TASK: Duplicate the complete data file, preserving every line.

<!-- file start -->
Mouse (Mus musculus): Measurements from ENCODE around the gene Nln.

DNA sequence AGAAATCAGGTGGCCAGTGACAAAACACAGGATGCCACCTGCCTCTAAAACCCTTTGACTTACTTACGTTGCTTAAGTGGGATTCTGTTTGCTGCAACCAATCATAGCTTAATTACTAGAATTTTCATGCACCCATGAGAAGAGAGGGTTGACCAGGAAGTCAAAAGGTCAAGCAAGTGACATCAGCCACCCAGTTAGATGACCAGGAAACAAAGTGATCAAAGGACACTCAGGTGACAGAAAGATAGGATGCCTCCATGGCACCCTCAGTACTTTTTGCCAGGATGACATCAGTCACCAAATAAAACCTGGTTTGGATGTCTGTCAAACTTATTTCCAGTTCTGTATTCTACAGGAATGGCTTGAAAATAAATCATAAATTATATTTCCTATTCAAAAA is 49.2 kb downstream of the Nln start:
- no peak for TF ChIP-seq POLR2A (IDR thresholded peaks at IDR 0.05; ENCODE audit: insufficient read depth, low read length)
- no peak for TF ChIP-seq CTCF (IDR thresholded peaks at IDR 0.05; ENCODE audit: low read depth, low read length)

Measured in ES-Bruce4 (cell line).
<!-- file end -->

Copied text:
Mouse (Mus musculus): Measurements from ENCODE around the gene Nln.

DNA sequence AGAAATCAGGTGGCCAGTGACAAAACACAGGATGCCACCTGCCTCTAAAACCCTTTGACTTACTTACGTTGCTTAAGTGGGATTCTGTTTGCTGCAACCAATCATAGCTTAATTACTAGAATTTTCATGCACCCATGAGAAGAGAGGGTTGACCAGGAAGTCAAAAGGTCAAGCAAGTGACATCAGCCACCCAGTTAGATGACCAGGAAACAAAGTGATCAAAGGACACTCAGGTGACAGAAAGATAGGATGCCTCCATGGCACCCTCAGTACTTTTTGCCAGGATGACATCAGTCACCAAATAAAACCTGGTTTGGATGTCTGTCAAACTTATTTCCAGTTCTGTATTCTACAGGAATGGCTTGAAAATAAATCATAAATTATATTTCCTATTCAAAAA is 49.2 kb downstream of the Nln start:
- no peak for TF ChIP-seq POLR2A (IDR thresholded peaks at IDR 0.05; ENCODE audit: insufficient read depth, low read length)
- no peak for TF ChIP-seq CTCF (IDR thresholded peaks at IDR 0.05; ENCODE audit: low read depth, low read length)

Measured in ES-Bruce4 (cell line).